Wednesday, November 06, 2013

On not reading books

There are a number of books that I wanted to read around my bed and on kindle. But I have not read a single book in the last3-4 months and do not seem to feel too bad about it. That may change but meanwhile, I take some consolation from thefollowing quotes of Pankaj Mishra and Keynes. “This is the melancholy awareness that suffuses Lahiri's catalogs of desirable things and people. And so while such obvious underdogs as Nazneen and Chanu arouse pity and indignation, an overprivileged immigrant like Ni-khil leaves one with more disturbing feelings: an intimation, such as the one his father once had, of "all that was irrational, all that was inevitable about the world"; a suspicion that "all men are mild lunatics engaged in pursuits that seem to them very important while an absurdly logical force keeps them at their futile jobs." It is as if we have been given a glimpse not so much of an unjust social or political setup as of what Nabokov, writing about "The Overcoat," called "flaws in the texture of life itself."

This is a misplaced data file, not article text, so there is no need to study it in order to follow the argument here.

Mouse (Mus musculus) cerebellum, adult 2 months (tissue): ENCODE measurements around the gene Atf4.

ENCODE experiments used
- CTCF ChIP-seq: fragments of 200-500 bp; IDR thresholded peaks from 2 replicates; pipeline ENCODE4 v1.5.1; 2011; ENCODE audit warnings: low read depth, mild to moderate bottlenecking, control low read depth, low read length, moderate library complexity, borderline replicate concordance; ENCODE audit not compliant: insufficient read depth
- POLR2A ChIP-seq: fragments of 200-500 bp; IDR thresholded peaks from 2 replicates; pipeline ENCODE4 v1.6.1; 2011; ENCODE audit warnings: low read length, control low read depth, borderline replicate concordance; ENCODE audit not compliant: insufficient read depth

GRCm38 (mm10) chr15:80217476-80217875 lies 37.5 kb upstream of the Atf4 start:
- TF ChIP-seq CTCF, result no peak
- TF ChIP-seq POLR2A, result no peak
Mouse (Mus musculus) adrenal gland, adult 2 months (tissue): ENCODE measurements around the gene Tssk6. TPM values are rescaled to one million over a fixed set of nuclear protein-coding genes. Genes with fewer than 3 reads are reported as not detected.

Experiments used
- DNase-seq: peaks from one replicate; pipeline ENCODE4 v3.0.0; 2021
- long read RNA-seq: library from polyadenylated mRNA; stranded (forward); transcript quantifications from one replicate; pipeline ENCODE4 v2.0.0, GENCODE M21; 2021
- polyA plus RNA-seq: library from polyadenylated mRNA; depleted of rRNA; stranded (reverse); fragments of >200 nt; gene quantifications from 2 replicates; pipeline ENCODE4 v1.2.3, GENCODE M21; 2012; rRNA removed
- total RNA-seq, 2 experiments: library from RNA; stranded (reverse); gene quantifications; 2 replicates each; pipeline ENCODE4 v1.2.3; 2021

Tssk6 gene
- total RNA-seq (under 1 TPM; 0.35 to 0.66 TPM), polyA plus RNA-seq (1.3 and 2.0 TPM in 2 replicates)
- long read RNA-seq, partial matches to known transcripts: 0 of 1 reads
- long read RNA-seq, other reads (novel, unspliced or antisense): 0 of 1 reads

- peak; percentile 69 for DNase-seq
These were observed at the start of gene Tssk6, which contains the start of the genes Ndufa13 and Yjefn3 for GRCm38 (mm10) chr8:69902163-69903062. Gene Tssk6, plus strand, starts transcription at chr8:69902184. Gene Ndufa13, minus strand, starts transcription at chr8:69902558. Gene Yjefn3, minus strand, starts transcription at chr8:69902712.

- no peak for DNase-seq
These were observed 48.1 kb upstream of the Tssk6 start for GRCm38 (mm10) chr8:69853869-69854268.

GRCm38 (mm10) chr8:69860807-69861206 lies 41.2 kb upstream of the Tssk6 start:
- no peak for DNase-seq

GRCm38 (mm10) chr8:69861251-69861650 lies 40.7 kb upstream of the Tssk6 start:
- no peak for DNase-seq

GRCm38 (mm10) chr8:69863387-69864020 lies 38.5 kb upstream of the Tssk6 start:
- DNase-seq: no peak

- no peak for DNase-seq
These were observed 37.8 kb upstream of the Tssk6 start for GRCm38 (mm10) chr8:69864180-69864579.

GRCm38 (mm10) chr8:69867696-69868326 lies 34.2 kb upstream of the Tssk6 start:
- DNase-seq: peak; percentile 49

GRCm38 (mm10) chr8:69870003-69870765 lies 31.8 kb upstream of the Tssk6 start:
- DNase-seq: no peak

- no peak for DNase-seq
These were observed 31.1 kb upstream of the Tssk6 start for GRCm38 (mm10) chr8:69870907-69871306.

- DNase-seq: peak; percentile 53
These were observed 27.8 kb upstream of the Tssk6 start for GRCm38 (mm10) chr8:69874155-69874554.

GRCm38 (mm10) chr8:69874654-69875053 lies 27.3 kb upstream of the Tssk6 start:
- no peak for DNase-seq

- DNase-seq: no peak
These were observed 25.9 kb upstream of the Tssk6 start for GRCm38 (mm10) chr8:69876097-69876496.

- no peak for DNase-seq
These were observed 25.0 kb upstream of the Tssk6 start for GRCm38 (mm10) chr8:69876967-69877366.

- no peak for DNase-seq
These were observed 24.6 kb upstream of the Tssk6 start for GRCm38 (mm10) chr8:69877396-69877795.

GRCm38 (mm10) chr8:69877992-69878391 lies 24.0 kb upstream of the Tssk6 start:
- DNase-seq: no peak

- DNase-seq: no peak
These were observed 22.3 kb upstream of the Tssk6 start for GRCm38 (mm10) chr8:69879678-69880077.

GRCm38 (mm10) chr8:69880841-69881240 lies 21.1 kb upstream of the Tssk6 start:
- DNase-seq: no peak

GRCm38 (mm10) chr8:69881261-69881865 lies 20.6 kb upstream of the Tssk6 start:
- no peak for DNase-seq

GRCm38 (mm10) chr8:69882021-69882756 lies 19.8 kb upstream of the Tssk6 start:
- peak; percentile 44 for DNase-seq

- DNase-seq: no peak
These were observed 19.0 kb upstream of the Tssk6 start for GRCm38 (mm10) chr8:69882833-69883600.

in and
" Practical men, who believe themselves to be quite exempt from any intellectual influences, are usually the slaves of some defunct economist. Madmen in authority, who hear voices in the air, are distilling their frenzy from some academic scribbler of a few years back. I am sure that the power of vested interests is vastly exaggerated compared with the gradual encroachment of ideas. Not, indeed, immediately, but after a certain interval; for in the field of economic and political philosophy there are not many who are influenced by new theories after they are twenty-five or thirty years of age, so that the ideas which civil servants and politicians and even agitators apply to current events are not likely to be the newest. But, soon or late, it is ideas, not vested interests, which are dangerous for good or evil." from

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